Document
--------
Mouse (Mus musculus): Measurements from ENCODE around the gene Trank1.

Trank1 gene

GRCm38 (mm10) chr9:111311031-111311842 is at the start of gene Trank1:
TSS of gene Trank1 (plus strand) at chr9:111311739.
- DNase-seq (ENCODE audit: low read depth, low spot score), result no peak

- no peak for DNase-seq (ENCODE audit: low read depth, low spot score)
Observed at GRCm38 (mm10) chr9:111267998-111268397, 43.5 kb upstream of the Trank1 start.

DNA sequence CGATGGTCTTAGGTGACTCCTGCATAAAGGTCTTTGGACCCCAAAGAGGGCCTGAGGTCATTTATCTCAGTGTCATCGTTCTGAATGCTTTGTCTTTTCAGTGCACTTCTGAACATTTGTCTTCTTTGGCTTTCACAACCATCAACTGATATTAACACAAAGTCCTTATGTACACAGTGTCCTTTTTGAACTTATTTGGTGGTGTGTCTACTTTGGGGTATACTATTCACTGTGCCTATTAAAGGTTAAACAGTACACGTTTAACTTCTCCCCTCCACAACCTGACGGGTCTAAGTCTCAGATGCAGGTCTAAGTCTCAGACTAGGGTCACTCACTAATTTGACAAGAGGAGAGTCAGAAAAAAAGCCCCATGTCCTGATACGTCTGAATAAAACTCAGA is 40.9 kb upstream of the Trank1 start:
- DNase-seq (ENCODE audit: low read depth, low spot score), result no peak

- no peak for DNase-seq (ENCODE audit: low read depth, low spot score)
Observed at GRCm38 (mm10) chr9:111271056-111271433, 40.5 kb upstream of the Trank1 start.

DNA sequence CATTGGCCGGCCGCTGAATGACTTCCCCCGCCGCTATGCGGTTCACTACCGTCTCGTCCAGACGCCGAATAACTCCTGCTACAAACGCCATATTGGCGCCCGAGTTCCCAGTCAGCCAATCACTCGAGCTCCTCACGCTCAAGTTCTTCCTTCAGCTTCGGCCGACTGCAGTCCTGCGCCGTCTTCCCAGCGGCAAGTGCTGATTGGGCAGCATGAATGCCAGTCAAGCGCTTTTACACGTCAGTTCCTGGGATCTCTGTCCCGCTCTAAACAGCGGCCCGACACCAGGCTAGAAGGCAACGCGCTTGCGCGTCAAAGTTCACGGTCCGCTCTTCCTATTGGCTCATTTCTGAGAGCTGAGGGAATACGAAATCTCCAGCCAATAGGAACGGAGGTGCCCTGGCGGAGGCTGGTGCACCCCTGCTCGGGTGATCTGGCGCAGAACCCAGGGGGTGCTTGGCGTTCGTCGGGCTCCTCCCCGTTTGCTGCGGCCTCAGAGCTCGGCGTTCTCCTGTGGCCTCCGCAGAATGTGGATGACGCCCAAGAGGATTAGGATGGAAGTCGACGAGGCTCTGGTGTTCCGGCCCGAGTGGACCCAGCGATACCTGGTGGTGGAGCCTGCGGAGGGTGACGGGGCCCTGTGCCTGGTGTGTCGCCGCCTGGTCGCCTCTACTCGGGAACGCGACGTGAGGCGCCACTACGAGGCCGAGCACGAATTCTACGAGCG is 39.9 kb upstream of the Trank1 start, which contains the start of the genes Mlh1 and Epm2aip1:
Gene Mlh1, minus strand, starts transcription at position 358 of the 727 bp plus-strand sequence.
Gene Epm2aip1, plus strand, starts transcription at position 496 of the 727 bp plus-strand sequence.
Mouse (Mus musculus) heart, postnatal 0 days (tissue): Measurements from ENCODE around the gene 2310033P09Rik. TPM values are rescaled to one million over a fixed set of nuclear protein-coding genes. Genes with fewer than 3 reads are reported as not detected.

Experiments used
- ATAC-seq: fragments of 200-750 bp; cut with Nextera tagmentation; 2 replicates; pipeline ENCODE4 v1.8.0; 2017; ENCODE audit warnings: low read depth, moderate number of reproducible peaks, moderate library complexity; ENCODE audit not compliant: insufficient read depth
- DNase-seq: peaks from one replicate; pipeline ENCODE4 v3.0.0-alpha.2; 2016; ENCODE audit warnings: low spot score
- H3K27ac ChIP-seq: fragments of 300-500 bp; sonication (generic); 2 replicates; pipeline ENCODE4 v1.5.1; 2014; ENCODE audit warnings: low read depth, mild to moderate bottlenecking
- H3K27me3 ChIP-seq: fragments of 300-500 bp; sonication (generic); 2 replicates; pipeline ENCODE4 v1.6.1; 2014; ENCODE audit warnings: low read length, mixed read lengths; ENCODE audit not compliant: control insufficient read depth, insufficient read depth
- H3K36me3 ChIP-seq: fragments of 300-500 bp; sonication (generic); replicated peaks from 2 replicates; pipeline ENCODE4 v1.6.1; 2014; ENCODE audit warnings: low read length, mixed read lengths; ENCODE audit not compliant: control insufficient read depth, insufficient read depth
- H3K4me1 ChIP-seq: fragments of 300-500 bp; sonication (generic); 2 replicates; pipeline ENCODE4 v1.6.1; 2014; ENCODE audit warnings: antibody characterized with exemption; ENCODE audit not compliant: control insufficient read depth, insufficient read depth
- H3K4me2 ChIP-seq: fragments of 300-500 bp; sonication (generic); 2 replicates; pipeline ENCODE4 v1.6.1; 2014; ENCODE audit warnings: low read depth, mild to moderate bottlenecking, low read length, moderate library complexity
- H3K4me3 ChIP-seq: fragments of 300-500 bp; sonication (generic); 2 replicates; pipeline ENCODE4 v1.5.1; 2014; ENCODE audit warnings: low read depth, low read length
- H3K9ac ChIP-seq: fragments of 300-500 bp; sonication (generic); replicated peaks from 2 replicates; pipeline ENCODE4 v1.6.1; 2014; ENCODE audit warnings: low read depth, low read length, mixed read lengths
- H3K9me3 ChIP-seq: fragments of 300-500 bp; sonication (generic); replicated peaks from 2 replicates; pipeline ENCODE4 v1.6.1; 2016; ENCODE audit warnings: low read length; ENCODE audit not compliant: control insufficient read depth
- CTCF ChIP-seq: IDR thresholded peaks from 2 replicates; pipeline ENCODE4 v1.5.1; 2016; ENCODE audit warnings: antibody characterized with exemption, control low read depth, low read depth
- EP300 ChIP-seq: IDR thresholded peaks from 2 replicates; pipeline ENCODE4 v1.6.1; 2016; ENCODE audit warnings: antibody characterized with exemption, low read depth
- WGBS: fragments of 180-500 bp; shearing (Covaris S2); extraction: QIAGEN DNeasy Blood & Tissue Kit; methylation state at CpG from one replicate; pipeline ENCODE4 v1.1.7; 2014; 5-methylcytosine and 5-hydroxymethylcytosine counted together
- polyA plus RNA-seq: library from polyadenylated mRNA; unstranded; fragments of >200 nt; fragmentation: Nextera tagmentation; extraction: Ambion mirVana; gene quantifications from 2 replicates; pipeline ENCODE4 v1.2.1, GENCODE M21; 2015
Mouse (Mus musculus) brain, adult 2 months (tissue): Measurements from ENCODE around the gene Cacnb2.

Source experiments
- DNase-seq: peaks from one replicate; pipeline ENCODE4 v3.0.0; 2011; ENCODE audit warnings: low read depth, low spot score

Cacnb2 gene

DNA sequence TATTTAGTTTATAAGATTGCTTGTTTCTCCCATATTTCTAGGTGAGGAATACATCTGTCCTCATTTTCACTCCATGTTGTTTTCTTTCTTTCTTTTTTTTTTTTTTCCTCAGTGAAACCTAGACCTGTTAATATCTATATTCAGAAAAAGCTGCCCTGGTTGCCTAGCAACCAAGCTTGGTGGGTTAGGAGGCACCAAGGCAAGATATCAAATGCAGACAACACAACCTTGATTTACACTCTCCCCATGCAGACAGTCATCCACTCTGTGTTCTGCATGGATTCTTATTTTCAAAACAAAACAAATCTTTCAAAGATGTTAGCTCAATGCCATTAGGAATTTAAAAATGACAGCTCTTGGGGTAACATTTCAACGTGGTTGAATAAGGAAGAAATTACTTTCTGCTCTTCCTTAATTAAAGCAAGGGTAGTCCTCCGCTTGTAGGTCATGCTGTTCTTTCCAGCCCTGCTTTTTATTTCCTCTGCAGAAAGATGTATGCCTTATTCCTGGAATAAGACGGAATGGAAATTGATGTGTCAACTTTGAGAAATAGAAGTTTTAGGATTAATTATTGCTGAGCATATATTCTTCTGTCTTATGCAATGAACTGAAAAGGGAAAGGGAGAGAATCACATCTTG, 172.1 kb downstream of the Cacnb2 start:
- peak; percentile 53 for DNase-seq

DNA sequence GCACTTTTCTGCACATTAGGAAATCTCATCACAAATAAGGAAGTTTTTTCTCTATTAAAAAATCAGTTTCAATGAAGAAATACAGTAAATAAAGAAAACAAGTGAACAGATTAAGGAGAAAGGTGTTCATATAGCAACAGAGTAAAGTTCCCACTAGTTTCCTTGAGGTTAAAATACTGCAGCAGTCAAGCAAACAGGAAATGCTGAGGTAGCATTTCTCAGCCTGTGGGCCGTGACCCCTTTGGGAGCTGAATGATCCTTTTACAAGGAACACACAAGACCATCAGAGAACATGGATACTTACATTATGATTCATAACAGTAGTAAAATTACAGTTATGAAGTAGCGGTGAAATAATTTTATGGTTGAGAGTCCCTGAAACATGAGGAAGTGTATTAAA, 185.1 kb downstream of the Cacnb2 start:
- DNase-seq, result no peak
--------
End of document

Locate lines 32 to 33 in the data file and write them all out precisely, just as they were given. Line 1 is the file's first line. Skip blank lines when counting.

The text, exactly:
Source experiments
- DNase-seq: peaks from one replicate; pipeline ENCODE4 v3.0.0; 2011; ENCODE audit warnings: low read depth, low spot score